Virgin Slave, Barbarian King Vol 1 by Louise Allen and Takako Hashimoto

Available on emanga.com


This manga will appeal to historical romance fans, and people who enjoy a bit of sweeping adventure in their romance manga. Julia is a noble Roman woman who is quite horrified when her city is overrun by barbarians. She is even more horrified when a barbarian chieftain named Wulfric decides to carry her off in order to force her to serve as a slave. Wulfric’s long blond hair makes him look like a slightly more bloodthirsty version of Dorian from Eroica with Love, which I found amusing. Julia sees that Wulfric is far more humane in his treatment of Roman slaves as he’s sacking her city than their Roman masters were. She begins to start questioning her way of life and the way she unthinkingly took advantage of other people’s servitude. Julia is far too self-assured to meekly start serving anybody, and while she does start to fit in with the Visigoths, she also manages to fight back against Wulfric in some amusing ways. The art in this volume is much more detailed and assured than I usually expect to see in Harlequin Manga adaptations. As the story progresses, Julia begins to learn more of the pressures the barbarians face, as well as the political struggles that Wulfric has to deal with. My main quibble is that the ending felt a bit truncated, and I’m assuming that is because the adaptation of the story was actually split into two volumes. Still, this would be a fun manga for historical romance fans. I was reminded of Red River a bit, although this story didn’t have the complexity of story found in that manga. I’m happy that emanga.com is releasing some historical romance adaptations!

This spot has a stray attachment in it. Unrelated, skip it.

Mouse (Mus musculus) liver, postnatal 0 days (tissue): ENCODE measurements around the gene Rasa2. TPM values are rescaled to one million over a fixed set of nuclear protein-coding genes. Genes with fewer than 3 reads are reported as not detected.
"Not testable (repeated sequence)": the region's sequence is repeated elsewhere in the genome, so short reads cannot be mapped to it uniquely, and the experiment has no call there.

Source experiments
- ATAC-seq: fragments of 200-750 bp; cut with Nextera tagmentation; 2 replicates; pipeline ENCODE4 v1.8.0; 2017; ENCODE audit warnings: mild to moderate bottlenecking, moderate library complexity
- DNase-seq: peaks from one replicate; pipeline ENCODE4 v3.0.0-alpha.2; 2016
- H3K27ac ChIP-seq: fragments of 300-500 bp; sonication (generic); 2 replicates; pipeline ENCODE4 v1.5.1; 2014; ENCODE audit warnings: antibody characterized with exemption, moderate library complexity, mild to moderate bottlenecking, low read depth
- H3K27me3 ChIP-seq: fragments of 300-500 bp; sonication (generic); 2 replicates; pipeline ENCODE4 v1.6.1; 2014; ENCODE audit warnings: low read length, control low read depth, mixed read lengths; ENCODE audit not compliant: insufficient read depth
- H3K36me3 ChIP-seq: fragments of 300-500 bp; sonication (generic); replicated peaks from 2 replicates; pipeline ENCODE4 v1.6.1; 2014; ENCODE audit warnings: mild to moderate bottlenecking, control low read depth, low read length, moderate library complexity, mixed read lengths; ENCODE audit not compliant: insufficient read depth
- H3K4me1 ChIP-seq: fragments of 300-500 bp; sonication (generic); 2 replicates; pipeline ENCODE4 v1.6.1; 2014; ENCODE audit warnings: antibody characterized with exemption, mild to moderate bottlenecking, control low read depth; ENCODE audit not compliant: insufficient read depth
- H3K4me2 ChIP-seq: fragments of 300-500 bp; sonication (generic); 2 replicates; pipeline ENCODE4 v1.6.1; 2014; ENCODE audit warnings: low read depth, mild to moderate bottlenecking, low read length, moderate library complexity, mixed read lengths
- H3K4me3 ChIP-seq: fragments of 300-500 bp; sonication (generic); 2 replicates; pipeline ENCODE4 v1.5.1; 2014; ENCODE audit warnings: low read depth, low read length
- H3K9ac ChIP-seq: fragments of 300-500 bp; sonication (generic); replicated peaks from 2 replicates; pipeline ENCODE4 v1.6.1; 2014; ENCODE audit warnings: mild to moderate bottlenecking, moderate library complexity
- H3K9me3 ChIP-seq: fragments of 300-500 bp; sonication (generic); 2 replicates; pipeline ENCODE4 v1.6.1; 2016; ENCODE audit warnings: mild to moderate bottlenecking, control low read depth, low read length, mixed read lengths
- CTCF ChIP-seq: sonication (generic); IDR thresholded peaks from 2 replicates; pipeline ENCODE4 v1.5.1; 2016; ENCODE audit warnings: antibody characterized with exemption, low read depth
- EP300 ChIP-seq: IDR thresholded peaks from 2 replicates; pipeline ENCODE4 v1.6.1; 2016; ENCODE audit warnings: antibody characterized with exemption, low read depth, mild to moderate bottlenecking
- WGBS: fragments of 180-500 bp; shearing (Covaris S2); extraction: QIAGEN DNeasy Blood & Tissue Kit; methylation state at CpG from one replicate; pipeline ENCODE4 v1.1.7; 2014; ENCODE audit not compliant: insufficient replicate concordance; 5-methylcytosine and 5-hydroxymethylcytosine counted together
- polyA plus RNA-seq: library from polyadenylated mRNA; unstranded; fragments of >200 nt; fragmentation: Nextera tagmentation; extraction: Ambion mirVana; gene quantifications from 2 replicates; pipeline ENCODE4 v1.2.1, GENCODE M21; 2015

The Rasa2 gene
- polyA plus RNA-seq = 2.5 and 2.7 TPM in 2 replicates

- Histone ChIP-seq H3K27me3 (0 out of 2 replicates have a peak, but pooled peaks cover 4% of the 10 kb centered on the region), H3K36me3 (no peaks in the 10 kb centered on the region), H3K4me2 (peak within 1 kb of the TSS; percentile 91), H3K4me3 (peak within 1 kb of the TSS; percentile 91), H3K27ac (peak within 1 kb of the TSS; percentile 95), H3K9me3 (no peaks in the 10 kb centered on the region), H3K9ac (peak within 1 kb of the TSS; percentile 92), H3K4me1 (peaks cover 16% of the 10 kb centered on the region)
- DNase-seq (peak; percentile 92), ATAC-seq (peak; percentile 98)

Raintree: Haunted Vol 1 by Kazuko Fujita and Linda Winstead Jones

Available on emanga.com

This manga is adapted from a series of Silhouette Nocturne Harlequin books, so I was expecting a contemporary paranormal romance and that’s exactly what I got. Gideon Raintree is a detective from a family with varied psychic powers. He can conveniently speak to ghosts, but he has issues emitting random bursts of electricity and thus will never know the joys of owning a smartphone. He is also occasionally visited by a ghost who claims to be the spirit of his future unborn daughter. Even Gideon finds this a bit disconcerting. Gideon gets assigned a tough yet beautiful new partner named Hope, who finds his numerous eccentricities suspicious even while she admits to herself that he is distressingly attractive. Gideon and Hope work to track down a female murderer who may have a connection to the occult, and along the way Gideon finds himself revealing more and more about his odd powers to his new partner. Kazuko Fujita has adapted a ton of Harlequin manga, and it shows in her attractive character designs and capable art. This is another Harlequin manga with much better than average art, and I enjoyed the way Fujita made the murderess look much more haggard and desperate than the other characters. Sometimes in manga-land everybody is portrayed as equally attractive, with just slightly different hairstyles, so I appreciated the extra attention to detail here. The story continues in the second volume of this manga, but the first volume also had a fairly satisfying conclusion. Also recommended!